AbstractAt its core, this research project is a revision of how we conceptualise the role of international organisations. The concept of role is often invoked International Relations when discussing the function of institutions like the African Peace and Security Architecture (APSA), but its full meaning in this context has never been problematised, leading to varying perceptions of its meaning and a lack of common understanding in the discourse. In the case of the APSA, this lack of common understanding has led to a wide variance in how the role of the APSA is categorised, and a corresponding discrepancy in assessments of the institution’s success and utility, which has had a knock-on effect on policy recommendations, which also differ wildly from author to author.
This thesis devises technical definitions for the various ways in which the word role is utilised in International Relations and related fields, and in so doing, aims to standardise our understanding of the role of institutions, using the APSA as a case study.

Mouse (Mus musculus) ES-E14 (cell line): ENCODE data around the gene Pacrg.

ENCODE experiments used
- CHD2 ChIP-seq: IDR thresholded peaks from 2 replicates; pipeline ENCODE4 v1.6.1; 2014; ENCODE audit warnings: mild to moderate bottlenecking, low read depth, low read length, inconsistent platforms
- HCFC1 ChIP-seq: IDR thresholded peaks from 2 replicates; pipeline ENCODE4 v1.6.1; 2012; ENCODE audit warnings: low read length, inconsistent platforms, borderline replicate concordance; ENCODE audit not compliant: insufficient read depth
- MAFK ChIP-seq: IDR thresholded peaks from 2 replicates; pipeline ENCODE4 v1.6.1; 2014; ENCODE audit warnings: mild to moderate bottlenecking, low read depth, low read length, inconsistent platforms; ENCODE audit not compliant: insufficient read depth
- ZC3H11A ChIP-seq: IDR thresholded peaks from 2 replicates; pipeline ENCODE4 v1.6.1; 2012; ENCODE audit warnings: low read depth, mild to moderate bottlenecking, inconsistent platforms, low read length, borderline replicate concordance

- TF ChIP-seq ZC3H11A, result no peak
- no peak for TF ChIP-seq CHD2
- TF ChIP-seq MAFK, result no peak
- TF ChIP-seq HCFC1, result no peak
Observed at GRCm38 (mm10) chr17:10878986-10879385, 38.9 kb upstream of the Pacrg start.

After developing a new technical definition of role based on Role Theory, the thesis develops a research programme which sets out to investigate the true role of the APSA, based on an examination of how the APSA’s role has been shaped by key limiting and enabling factors, and how this role is shaped and influenced, and directed; all the while highlighting how it differs from the organisation’s stated role, and scholarly perceptions of that role.
|Date of Award||2012|
|Supervisor||Bruce Baker (Supervisor) & Simon Massey (Supervisor)|
- African Union
- African Peace and Security Architecture
- conflict management